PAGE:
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As Arizona moves right on immigration, Nogales pushes to the left for survival

Arizona has gone for Republicans in every presidential election of the last 70 years except one — in 1996 it narrowly slid over for President Bill Clinton. While this is usually attributed to the Ross Perot’s strong showing in the state snagging nearly 8 percent of votes in the state, the Democrats held hopes of turning the state into a swing state. It made sense at the time: Growing demographic shifts thanks in part to a large Hispanic population combined with the state’s historic penchant for moderates, even electing democrats to congress and statewide offices with some regularity. But the issues that matter most to many Arizonans are of the law-and-order variety, and being a border state illegal immigration has been a hot button since before it was even a state.

There are, however, Democrat strongholds in Arizona. The border town of Nogales is one such and sits in the bluest county in the state, Santa Cruz. 80 percent of the county is of Hispanic descent, and Nogales proper is about 95 percent. Hillary Clinton trounced Donald Trump nearly 4-1 here, one of her strongest showings nationwide.

Elsewhere in the state, Trump’s anti-immigration rhetoric has played pretty well. He narrowly won the state thanks in part to his stance on the issue. Across the state, residents fear the economic repercussions of heavy illegal immigration, thinking jobs will be lost and taxpayers will be on the hook for welfare and entitlement programs. Highly publicized criminal acts by immigrants haven’t helped matters much either, despite the fact that immigrants as a whole are less prone to committing crime than citizens.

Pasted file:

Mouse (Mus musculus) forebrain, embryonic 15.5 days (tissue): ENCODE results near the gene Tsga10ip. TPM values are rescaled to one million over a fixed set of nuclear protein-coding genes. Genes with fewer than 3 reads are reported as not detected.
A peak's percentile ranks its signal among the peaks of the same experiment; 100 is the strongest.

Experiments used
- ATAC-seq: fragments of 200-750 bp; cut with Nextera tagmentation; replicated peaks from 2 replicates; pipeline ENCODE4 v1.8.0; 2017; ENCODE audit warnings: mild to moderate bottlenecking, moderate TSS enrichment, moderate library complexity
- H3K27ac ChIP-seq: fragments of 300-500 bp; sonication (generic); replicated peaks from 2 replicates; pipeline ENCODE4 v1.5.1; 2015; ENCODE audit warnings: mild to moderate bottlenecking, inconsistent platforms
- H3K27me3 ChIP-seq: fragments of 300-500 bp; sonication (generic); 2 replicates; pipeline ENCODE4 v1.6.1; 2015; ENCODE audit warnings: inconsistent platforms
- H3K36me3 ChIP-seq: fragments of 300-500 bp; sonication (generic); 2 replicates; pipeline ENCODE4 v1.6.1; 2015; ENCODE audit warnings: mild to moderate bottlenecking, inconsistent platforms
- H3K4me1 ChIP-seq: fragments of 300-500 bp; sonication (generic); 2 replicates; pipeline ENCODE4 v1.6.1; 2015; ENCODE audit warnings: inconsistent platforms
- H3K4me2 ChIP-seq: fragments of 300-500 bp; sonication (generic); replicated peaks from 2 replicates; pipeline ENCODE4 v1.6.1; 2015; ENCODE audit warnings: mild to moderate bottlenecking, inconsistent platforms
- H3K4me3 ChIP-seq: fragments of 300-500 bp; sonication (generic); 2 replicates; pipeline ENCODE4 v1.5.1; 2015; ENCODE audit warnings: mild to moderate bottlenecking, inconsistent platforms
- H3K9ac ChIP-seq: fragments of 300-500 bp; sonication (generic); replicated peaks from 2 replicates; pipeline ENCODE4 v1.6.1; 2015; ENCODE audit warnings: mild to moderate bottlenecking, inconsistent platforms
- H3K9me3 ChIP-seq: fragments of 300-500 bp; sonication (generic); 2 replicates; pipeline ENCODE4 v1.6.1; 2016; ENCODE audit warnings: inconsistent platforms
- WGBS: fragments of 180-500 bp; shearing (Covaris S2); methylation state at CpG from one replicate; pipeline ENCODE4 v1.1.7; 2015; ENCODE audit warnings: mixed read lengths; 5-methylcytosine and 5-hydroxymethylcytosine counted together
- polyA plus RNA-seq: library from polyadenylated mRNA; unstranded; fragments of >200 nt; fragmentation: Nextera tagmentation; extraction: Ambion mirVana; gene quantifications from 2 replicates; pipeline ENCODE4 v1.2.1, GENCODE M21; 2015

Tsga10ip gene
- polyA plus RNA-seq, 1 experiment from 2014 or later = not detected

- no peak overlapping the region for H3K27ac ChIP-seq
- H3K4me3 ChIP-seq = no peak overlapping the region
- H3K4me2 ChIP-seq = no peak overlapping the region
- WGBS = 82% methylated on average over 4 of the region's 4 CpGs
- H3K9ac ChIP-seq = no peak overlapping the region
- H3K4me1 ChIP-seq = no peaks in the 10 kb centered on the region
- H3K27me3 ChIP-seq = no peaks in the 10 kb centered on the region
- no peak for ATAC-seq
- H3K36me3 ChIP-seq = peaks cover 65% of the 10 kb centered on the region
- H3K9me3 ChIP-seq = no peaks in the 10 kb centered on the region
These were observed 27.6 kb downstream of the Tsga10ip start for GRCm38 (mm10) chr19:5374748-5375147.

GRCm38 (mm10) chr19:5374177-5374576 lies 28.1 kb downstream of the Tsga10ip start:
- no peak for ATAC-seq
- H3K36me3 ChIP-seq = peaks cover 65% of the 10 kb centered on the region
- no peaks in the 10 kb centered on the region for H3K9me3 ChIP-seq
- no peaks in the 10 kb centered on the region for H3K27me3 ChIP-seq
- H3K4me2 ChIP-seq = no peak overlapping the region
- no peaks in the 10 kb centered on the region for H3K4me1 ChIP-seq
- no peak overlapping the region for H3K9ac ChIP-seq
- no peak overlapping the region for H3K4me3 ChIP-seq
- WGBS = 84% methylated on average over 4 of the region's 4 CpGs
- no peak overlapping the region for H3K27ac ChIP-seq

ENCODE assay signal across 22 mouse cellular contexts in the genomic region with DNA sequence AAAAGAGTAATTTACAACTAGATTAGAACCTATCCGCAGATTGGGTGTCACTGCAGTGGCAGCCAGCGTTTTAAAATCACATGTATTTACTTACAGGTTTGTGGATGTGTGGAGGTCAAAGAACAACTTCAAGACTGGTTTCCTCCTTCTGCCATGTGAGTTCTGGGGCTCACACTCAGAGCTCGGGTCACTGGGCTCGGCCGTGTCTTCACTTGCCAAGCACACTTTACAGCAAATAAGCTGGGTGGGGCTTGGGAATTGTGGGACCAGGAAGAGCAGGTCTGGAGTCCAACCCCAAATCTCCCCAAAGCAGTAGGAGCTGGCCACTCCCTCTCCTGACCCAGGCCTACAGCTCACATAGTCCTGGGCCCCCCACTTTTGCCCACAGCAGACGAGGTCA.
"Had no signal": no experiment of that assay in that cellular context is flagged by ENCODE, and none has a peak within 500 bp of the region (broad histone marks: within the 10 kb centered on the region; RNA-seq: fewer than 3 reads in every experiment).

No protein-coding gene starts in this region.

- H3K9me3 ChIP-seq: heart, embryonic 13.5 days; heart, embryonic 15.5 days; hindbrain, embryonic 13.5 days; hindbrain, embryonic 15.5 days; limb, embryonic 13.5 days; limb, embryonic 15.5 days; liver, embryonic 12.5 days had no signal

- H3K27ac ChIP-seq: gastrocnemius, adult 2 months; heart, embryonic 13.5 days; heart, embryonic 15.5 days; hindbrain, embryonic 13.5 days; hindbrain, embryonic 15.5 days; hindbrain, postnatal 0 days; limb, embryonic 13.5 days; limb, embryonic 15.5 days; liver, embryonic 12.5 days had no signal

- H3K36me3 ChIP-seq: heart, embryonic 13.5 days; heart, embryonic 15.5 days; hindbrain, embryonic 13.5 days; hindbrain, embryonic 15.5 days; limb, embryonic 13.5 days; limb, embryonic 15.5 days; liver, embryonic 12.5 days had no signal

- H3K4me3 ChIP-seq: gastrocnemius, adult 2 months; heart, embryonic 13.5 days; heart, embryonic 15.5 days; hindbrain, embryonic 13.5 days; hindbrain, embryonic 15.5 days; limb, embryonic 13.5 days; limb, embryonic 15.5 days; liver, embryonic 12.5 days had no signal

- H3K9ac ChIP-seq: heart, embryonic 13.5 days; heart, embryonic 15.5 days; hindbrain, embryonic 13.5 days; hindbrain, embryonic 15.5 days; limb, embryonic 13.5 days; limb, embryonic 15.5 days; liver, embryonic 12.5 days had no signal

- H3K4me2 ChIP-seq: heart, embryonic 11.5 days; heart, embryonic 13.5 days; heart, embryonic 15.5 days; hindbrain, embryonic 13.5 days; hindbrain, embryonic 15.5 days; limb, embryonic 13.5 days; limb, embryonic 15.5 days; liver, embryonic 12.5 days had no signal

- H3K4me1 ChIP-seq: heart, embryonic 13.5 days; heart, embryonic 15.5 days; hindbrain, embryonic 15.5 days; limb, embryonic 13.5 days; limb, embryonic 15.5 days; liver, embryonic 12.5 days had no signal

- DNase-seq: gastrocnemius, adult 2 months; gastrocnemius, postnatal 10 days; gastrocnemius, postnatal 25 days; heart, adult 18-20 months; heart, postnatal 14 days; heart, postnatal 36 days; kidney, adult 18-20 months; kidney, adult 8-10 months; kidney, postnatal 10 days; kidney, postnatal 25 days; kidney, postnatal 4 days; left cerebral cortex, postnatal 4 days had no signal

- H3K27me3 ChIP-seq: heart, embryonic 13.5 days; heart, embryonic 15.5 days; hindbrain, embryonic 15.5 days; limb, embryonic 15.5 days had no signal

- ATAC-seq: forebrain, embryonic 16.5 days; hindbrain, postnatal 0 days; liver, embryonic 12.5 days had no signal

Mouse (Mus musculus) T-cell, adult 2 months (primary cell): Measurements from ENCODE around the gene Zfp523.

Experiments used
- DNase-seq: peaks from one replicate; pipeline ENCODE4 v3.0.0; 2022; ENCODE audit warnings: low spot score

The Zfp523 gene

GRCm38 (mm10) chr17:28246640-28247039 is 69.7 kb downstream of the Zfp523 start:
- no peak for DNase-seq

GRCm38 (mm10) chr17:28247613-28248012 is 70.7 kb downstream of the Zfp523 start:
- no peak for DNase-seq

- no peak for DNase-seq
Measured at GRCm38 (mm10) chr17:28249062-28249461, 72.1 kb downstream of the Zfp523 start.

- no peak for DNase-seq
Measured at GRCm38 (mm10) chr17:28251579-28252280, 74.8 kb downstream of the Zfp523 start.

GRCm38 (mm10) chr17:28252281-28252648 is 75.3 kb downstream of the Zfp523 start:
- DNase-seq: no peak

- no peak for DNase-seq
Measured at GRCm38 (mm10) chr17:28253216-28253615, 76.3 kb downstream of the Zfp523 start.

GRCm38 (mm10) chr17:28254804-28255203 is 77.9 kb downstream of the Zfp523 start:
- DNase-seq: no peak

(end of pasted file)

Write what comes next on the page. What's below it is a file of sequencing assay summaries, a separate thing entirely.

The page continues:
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Nogales, left, and Sonora, Mexico on the right

For the residents on the borderlands, especially hispanic people, opposing Trump is also both an economic and safety issue. Most are citizens, but some still have family and connections south of the border. Additionally, many employers are beginning to grow wary of hiring hispanic people which, while illegal, is still in practice due to crackdowns on hiring undocumented workers. Many also fear race-based harassment and attacks which are just as rare as crimes committed by immigrants in the state.

In Nogales, these fears have led to a vehement opposition to President Trump and his appeal to nativist sentiment. There is a palpable dread hanging over the community as many fear for their safety, and citizens and immigrants alike have fears of being targeted for harassment by both law enforcement as well as extremist groups like the Minutemen Project. Resistance is not just a matter of politics, it’s a matter of feeling safe in their own communities.

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The border fence near Nogales
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